The Hospitality Guru (cooking) Back to Basics: Consistency of Sauce

Consistency of a basic sauce

The consistency of a basic sauce will depend on the purpose for which the sauce is intended to be used.  In general, there are two types of sauce consistency – coating (sometimes called masking or napping) and pouring.

Pouring consistency must be no more than that of single cream.  The sauce should merely coat the back of a spoon and run off freely.  Jus lie, just roti and demi-glace are sauces of a pouring consistency.

A sauce of coating consistency is thicker than a sauce of pouring consistency.  It is similar to thickened cream and should thickly coat the back of a spoon.  Veloute, hollandaise, béchamel and béarnaise are examples of sauces of a coating consistency.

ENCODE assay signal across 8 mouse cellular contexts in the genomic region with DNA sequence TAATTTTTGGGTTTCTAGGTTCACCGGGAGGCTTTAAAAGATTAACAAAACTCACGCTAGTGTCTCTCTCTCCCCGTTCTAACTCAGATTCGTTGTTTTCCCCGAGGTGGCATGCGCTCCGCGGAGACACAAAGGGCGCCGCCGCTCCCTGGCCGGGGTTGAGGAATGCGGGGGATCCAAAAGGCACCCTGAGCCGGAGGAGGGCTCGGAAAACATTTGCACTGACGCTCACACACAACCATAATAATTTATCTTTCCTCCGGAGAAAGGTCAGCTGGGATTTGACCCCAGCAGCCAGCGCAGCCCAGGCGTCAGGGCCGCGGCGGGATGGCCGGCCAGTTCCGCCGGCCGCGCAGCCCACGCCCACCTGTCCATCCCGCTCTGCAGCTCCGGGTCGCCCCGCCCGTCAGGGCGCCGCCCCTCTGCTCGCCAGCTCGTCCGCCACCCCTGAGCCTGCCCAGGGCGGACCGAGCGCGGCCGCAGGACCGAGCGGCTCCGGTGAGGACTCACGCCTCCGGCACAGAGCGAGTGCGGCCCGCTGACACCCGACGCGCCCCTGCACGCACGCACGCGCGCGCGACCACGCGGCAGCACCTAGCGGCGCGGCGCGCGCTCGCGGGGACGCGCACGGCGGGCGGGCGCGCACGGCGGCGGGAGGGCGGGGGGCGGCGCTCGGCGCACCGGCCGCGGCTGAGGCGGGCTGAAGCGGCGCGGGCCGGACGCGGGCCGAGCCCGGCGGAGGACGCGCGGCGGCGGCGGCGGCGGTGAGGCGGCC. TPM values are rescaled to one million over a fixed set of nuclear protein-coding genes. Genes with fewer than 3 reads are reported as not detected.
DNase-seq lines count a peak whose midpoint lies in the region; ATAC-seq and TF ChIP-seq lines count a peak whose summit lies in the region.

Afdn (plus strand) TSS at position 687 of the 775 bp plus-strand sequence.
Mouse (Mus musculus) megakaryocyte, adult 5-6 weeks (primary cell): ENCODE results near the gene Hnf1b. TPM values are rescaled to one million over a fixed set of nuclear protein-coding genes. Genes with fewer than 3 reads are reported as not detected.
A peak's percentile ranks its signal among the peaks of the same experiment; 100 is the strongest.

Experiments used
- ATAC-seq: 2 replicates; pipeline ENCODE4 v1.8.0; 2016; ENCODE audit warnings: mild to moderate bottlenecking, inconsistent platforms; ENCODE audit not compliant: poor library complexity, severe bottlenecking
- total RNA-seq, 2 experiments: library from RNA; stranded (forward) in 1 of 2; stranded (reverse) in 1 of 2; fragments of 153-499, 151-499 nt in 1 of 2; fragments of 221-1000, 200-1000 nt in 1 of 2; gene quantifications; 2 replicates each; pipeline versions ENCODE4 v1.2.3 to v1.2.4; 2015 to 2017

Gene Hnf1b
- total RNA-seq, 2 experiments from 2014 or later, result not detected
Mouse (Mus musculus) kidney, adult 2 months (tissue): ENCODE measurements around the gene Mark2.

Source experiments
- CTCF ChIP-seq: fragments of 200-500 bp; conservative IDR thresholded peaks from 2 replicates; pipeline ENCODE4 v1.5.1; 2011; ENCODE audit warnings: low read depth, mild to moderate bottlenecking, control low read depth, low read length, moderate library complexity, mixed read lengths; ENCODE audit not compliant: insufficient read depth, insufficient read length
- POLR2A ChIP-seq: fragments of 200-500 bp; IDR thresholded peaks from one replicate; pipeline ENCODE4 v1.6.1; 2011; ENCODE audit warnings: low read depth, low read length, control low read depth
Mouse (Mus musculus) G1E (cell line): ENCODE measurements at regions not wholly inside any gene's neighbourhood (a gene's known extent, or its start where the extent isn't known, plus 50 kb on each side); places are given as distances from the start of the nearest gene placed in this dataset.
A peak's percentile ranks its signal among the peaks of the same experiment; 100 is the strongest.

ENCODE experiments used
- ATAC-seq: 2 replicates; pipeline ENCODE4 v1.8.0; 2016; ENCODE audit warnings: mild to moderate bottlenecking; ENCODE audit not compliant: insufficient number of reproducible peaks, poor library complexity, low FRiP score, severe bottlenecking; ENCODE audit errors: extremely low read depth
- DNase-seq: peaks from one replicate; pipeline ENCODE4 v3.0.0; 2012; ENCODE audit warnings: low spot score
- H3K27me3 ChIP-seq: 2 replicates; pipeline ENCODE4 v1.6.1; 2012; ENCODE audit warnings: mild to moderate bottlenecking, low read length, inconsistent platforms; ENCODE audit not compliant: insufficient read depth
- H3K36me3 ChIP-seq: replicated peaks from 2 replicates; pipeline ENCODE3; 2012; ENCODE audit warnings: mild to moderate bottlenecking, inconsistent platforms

However, there are exceptions.  For example, sauces used for binding food need to be considerably thicker than a coating consistency in order to bind the food.

CAUTION:  The consistency of a sauce must be judged at serving temperature, above 85C degrees.

More by this Author


No comments yet.

    Sign in or sign up and post using a HubPages Network account.

    0 of 8192 characters used
    Post Comment

    No HTML is allowed in comments, but URLs will be hyperlinked. Comments are not for promoting your articles or other sites.

    Click to Rate This Article